The Christian Right Was Duped By Conservative Preachers – And Here’s How

In modern times, it is automatically assumed that most major Christian churches will be voting for the conservative party. This has lead to some questionable choices when many Christians ignore a candidate’s problems just because the candidate is conservative. Recently NPR has decided to examine these voting trends to understand the underlying causes.

It is interesting to note that until the 1980s, Christians were routinely involved in more liberal movements. Things like the Civil Rights movement and anti-war protests were frequently created and lead by churches. In fact, the charitable teachings of the Bible seem to lead towards more socialist views. Yet in the past few decades, the Christian demographic has become overwhelmingly Republican. Somehow, a religion that calls for peace, charity, and generosity was taken in by a few vocal preachers who insisted that Christians support a party that pushes for war and an “everyone for themselves” mentality.

Many Christians are beginning to question why their churches are so strongly supporting Republican candidates. Russell Moore, the President of the Ethics Commission at the Southern Baptist Convention is starting to protest the voting guides handed out in churches. Moore says, “On many issues, there did seem to be a clear Christian position — on the abortion of unborn children, for instance, and on the need to stabilize families. But why was there a ‘Christian’ position outlined on congressional term limits and a balanced budget amendment and the line item veto?”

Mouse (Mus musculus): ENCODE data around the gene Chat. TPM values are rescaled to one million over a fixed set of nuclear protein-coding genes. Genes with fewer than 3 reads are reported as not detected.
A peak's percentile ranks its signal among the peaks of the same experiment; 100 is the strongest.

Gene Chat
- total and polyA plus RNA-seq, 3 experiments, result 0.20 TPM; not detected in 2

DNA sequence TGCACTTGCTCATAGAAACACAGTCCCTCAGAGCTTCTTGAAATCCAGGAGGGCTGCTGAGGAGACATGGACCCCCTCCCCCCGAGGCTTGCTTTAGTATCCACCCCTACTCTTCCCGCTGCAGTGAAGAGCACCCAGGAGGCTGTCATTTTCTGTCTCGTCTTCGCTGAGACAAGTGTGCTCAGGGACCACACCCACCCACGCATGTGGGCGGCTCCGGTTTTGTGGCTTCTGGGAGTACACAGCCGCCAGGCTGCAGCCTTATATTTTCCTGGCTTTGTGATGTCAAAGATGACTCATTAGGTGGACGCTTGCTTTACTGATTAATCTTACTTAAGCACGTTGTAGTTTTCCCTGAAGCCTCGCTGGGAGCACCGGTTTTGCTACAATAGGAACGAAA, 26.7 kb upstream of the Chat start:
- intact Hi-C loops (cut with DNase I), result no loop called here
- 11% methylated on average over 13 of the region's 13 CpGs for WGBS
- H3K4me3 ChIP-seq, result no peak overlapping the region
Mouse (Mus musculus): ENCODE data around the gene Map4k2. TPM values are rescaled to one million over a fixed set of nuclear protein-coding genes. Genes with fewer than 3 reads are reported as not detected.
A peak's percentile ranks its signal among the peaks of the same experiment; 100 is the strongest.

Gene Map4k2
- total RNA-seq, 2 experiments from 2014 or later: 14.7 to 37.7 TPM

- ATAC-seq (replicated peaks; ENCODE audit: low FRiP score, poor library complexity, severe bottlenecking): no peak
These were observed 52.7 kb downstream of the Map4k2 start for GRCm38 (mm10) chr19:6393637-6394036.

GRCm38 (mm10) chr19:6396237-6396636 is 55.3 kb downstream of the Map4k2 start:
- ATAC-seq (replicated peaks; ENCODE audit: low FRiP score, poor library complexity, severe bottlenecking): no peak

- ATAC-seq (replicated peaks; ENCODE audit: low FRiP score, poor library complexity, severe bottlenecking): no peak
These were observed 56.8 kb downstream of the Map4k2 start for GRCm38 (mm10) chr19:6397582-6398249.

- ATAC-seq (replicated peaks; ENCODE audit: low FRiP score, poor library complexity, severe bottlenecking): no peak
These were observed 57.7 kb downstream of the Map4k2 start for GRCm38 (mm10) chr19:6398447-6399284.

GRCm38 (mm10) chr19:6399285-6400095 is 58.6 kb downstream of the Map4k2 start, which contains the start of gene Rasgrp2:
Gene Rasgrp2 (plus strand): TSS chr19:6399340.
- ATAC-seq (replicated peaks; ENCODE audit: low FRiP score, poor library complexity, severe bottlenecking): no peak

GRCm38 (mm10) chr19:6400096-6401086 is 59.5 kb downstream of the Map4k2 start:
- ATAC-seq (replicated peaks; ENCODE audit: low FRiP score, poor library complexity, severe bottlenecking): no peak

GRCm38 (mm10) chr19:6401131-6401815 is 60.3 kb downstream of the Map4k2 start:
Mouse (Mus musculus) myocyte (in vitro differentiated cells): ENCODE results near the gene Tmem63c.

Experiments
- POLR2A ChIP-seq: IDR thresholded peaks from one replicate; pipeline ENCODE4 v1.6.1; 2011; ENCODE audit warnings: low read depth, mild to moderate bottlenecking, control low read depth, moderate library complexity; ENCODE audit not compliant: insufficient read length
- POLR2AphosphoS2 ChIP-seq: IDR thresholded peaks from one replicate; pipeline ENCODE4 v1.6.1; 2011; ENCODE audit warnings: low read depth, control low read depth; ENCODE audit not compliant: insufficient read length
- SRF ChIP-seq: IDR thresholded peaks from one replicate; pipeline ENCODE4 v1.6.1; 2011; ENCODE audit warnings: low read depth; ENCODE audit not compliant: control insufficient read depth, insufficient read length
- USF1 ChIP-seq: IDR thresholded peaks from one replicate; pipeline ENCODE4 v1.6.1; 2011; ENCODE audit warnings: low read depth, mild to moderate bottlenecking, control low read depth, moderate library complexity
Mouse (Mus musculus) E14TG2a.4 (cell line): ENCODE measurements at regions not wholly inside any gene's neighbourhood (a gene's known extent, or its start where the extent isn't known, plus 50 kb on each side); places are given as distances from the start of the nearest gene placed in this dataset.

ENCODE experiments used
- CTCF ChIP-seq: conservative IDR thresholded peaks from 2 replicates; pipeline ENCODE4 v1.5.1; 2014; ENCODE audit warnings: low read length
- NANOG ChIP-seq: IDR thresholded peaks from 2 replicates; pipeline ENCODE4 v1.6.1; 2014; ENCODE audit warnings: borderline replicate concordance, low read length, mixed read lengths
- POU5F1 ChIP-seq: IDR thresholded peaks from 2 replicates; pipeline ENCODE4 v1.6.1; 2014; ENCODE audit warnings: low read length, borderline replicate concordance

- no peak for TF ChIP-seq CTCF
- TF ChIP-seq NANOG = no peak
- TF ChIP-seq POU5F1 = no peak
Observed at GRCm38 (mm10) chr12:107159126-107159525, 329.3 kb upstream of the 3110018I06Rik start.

A lot of the blame for this sort of behavior seems to be placed on Jerry Falwell and the other Evangelical preachers who supported Ronald Reagan. They created the concept of the “Moral Majority” that campaigned under the promise of upholding moral standards and fighting back against supposed anti-Christian laws. Over time, this devolved into unquestioning support of the Republican agenda. Though presidential candidates on either side of the party line tend to be Christian, the Republicans claim that they are the only ones to truly care about Christian values.

Pastor Duke Kwon encourages Christians to look beyond Republican propaganda and realize that the issues are not so black and white. One candidate may have a more moral opinion on something such as the death penalty, but another might be proposing policies that take care of the poor or preserve the health of the planet. Jenifer Sarver implores Christians to “not use our faith as a political tool or a bludgeon. We should use it to extend mercy and grace around us.” She says that she will be voting for Hillary Clinton in this election because the other option is so unchristian.

One positive of the current presidential election is that many Christians are beginning to realize that the Republican party does not necessarily represent the Christian right most effectively. A few right wing zealots continue to support Trump merely because he is Republican. However, many others are realizing that his repeated affairs and callous disregard for others goes against Christian teachings. People are beginning to realize that politics may be somewhat more nuanced than Christian Republicans against atheistic Democrats.

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